Category Archives: Uncategorized

Duck Intelligence, Think Wisdom

I have exercised my systems of patience, after using my systems of reading to dive into the blog and research published (sorry, posted using their systems of writing, editing, and publication) by Forrester recently.

I had to use my patience not to react using what my daughters call my “catch phrase” — Aw, come on!!

Seriously – is everything becoming a system now? I groaned at the birth of Systems of Engagement (possibly as a potential alter-ego to the forever-there-but-never-named-so systems of record… AKA CRM).  Downright exploded and made my feelings known at the “systems of intelligence” (aka analytics).  But this is where I feel I have to put down my proverbial foot and say enough is enough.

Just like not everything in this world is a platform or part of an ecosystem (as necessary as those are, you cannot turn a 20-year old solution into a “knowledge management platform” just by hiring a new VP of Marketing), not everything in this world is becoming a “system of” something.

In this case, the problem is that the marketing hype surrounding the concept of wisdom (and the rush to be the first one to coin a term – well done, Forrester — you win that one… yay) is clouding a reality.

Knowledge Management is no longer sufficient to power organizations’ quest for business transformation.

We have been trying for over 50 years to manage knowledge with different degrees of success.  We created technology, processes, even a culture of knowledge that was supposed to ensure organizations could corral, manage, and reuse knowledge at the drop of a hat in any instance, at any time, via any channel, integrated into any technology.

Needless to say, it hasn’t happened.  I wrote plenty about this (look at the my downloads page and read some of the series of blog posts I did – or search knowledge management on my blog) and the need to alter the model of knowledge management.  I am a big pusher for knowledge-in-use and communities and try to stay away from knowledge repositories – although I know that virtually no one is following me there…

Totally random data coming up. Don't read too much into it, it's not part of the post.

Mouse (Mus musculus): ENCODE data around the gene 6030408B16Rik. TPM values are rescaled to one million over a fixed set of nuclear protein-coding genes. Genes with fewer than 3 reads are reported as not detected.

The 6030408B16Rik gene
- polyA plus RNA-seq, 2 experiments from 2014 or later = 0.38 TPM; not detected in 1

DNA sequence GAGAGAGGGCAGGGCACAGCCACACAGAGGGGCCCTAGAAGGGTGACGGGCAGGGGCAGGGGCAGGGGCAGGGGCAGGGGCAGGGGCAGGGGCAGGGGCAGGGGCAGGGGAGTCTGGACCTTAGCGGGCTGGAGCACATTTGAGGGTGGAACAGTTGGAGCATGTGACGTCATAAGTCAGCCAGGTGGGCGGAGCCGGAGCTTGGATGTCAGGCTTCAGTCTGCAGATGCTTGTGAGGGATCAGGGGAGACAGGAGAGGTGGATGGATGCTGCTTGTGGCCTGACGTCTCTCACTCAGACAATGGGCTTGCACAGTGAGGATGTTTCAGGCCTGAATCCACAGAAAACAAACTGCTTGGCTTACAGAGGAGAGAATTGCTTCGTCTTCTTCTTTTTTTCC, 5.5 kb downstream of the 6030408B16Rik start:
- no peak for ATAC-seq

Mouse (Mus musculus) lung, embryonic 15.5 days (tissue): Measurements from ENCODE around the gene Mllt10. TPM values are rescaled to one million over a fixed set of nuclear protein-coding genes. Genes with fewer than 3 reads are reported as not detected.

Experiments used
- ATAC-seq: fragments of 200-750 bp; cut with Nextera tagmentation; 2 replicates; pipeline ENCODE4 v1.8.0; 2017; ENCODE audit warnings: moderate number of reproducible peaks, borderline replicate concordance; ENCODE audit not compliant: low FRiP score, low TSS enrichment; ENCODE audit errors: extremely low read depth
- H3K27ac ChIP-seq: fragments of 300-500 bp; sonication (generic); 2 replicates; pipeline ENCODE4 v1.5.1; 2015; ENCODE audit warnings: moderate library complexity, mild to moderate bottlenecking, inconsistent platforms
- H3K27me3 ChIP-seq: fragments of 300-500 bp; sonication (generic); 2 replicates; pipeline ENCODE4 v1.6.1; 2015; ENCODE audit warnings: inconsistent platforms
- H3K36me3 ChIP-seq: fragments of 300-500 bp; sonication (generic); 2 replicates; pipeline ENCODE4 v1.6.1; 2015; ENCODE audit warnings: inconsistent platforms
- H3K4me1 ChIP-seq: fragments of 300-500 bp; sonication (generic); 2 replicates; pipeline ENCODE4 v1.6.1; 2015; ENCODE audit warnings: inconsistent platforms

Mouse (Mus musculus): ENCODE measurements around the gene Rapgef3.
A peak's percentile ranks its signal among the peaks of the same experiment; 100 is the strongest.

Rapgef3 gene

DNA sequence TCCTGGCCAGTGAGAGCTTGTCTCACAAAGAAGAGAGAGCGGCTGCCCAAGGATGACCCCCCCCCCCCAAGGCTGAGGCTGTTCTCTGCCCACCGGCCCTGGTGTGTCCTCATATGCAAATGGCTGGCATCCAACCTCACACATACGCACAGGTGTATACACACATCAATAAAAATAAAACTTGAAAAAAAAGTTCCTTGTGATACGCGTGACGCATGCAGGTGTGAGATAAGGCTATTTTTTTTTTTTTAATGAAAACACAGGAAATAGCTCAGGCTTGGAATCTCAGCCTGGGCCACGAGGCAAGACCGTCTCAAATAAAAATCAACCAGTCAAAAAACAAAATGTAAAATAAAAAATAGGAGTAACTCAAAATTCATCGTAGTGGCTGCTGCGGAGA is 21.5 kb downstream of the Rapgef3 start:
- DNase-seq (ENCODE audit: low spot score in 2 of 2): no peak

The recent changes to technologies, information management (which i covered in my last business transformation update), speed of change, and societal changes induced by communities (no, not powered by vendors – more and more people flocking to communities) have made the traditional knowledge-in-storage model almost unsustainable.

Indeed, collecting knowledge for (maybe) later use is no longer feasible for organizations.  While the current systems will continue powering that model for another 2-3 years (up to a decade in some cases) I am seeing a need and demand for something more useful.

Powered by “Systems of Intelligence” (analytics), “Systems of Insight” (seriously?), and more importantly by the failure rate associated with traditional KM implementations in organizations my clients are asking to bypass the concept of KM and instead focus on wisdom.

Before you start screaming, I am not using wisdom in the same way that Webster defines it – but as a model for applied knowledge.  Got a better word? bring it – comment box is below.

Wisdom is what happens when you use knowledge – and what we always wanted our KM systems to do.  It is not just to store an article with an answer, but it is to know how that answer is applied, when does it work, when it doesn’t, and how to find the ancillary information necessary to make it work in the latter.  Not by simply starting a new query – but by associating all the wisdom surrounding that answer (in real time, mind you – as things are changing quite rapidly these days) from all the relevant SME (subject matter experts) regardless of where they are and what they are doing.